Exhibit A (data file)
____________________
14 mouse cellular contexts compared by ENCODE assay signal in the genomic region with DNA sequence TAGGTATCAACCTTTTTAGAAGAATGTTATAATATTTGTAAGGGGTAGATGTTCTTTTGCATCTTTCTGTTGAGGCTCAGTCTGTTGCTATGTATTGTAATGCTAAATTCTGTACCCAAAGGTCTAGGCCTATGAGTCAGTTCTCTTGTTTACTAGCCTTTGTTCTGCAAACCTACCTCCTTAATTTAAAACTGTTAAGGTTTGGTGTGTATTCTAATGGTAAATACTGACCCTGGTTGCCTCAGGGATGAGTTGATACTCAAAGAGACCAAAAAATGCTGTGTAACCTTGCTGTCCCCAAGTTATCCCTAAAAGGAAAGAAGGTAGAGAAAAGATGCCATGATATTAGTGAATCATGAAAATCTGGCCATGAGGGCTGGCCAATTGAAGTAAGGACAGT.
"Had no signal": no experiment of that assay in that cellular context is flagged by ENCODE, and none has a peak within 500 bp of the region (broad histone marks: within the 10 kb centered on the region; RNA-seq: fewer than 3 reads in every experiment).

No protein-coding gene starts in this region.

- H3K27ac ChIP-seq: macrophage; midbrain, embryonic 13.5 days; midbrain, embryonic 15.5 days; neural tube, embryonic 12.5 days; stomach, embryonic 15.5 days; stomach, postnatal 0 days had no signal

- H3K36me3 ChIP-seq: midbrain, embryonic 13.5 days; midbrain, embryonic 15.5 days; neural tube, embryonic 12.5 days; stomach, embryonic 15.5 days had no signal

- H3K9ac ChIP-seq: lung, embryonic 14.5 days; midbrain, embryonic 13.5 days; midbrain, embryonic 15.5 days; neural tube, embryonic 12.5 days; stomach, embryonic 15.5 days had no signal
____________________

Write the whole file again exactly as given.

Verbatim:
14 mouse cellular contexts compared by ENCODE assay signal in the genomic region with DNA sequence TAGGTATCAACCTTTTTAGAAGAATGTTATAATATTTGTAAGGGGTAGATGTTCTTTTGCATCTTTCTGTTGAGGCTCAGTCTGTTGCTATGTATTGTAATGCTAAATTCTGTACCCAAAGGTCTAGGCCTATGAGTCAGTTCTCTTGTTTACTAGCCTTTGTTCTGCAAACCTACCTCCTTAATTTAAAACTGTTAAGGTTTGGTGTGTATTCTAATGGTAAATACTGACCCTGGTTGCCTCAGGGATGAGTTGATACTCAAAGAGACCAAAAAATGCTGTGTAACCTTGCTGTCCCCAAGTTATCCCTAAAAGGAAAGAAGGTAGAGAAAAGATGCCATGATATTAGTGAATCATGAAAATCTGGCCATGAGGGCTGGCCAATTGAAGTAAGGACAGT.
"Had no signal": no experiment of that assay in that cellular context is flagged by ENCODE, and none has a peak within 500 bp of the region (broad histone marks: within the 10 kb centered on the region; RNA-seq: fewer than 3 reads in every experiment).

No protein-coding gene starts in this region.

- H3K27ac ChIP-seq: macrophage; midbrain, embryonic 13.5 days; midbrain, embryonic 15.5 days; neural tube, embryonic 12.5 days; stomach, embryonic 15.5 days; stomach, postnatal 0 days had no signal

- H3K36me3 ChIP-seq: midbrain, embryonic 13.5 days; midbrain, embryonic 15.5 days; neural tube, embryonic 12.5 days; stomach, embryonic 15.5 days had no signal

- H3K9ac ChIP-seq: lung, embryonic 14.5 days; midbrain, embryonic 13.5 days; midbrain, embryonic 15.5 days; neural tube, embryonic 12.5 days; stomach, embryonic 15.5 days had no signal